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Meet the 45Q Tax Credit Piggies!

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(This is the third blog in a series on the 45Q tax credit. Read the first, second, fourth and fifth posts.)

Prior blog posts described the 45Q tax credit and explained why it’s creating a goldrush to build carbon pipelines. This post discusses which piggies can line up at the trough and how they divide up the spoils.

If you want to cut to the chase, the answer is that the IRS 45Q tax credit rules are so flexible that the credits from a single development project may be owned by an unlimited number of entities that have an ownership interest in either carbon capture equipment and/or a sequestration site. However, we won’t be able to find out who these entities are because the tax credit claims are considered to be part of a tax return and therefore are nonpublic information. This being said, for those of you who want to understand the tax credit ownership rules in more detail, read on!

Slop Trough #1: Ownership of Carbon Capture Equipment

For carbon capture facilities constructed after February 9, 2018, the entity with the right to the 45Q tax credit is “the person that owns the carbon capture equipment and physically or contractually ensures the capture and disposal, injection, or utilization of such qualified carbon oxide.”[1] The top-dog piggy, as it were, is the piggie that (a) owns a piece of carbon capture equipment and (b) ensures disposal or use of the CO2. This entity may be a very rich real person, a corporation, or a partnership made up of multiple types of entities.[2] Only one taxpaying entity will be considered the owner of each piece of capture equipment,[3] but different pieces of equipment in a single facility may be owned by different entities,[4] and the tax credit may be allocated among investors and partners.[5]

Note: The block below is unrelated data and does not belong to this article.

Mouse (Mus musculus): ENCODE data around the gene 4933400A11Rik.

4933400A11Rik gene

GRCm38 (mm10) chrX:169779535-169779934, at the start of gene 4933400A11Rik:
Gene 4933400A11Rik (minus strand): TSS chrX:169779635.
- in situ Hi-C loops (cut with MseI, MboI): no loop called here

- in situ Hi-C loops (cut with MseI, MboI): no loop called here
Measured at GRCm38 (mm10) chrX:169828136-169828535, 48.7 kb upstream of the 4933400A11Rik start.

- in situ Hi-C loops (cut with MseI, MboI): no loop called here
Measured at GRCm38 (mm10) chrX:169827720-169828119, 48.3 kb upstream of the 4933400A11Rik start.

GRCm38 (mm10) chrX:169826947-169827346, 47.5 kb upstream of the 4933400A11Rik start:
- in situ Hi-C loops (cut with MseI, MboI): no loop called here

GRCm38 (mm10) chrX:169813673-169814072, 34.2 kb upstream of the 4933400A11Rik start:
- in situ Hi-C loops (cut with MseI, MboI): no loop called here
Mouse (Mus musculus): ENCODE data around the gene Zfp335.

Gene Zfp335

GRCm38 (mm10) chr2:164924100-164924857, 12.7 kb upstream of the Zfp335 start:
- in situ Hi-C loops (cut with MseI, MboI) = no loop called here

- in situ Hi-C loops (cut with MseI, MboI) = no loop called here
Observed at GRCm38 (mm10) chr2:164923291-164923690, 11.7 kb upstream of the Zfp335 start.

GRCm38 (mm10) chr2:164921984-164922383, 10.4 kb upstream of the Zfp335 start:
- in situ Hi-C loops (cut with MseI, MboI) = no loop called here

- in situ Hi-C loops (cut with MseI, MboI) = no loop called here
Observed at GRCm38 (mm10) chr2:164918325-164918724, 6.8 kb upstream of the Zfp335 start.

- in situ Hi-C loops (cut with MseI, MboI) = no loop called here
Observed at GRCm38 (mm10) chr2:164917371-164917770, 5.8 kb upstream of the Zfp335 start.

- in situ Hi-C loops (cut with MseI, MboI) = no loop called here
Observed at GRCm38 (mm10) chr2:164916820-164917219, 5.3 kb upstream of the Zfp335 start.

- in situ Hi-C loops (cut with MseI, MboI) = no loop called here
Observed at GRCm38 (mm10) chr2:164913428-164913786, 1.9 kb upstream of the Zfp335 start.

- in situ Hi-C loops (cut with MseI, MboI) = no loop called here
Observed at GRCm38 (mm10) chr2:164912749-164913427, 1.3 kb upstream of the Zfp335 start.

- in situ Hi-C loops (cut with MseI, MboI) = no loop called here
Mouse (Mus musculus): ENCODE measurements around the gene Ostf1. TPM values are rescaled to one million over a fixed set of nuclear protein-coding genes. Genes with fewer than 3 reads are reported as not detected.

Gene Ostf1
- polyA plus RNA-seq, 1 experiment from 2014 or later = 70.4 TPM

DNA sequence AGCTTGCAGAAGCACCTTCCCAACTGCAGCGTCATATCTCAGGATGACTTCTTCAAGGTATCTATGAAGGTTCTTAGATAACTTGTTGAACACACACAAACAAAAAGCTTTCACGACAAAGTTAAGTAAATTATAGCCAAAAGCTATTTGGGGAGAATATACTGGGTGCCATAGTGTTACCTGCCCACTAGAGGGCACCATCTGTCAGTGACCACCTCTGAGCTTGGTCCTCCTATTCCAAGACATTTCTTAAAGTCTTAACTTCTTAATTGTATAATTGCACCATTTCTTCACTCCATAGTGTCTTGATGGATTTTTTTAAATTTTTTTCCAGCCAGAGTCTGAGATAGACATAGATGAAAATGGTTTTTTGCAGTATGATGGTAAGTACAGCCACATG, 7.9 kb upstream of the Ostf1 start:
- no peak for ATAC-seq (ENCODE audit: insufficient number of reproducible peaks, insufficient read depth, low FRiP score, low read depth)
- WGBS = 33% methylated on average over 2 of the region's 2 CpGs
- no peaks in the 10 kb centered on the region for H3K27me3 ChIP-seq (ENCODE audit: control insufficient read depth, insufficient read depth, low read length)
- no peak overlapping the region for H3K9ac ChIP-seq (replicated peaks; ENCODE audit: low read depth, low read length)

45Q ownership rights in carbon capture equipment may be bought and sold or adjusted via contracts among the owners. As a result, any person or entity that has a tax liability and needs tax credits may take part ownership in a piece of capture equipment and/or may be allocated 45Q tax credits proportionally to an ownership share in a corporation or partnership. It is possible that many entities could claim a 45Q tax credit for capture at a single facility.

An owner of capture equipment must claim the 45Q tax credit annually by attaching IRS Form 8933 to its tax return showing how much carbon was sequestered and used for EOR or other purposes, as well as the resulting tax credits.[6] The fact that this is an annual filing is important, because it means there is no long-term regulatory requirement that captured CO2 be sent to any particular sequestration or EOR/use site. The owner of the CO2 may decide on an ongoing basis where the carbon will be sent.

This doesn’t mean that the owner of the capture equipment would be actually operating the equipment, because it may contract with one or more entities to perform the capture operation.[7] However, its contractors can’t belly up to the 45Q trough (unless they also are the permittee for a disposal well, see below), because the equipment owner may not transfer the tax credit to its contractors or subcontractors.[8] This rule makes sure that the big guys keep the big cash for themselves and the little guys get contract rates.

It should be noted that the owner of the carbon capture equipment is not necessarily the same entity that owns the industrial facility that is emitting the CO2. If the owner of the capture equipment is not the same entity that is emitting the CO2, presumably the owner of the capture equipment would need to purchase or otherwise acquire the right to the raw CO2 stream. But, the owner of the CO2 emitting facility could own the capture equipment in its entirety, or only own a share, perhaps just enough to generate tax credits sufficient for it to avoid paying federal income tax. One way or another, the industrial polluter, whether that be an ethanol plant, fertilizer plant, or coal power plant, gets a cut of the action, but it would not get a cut of the 45Q tax credit unless it is at least partial owner of the capture equipment.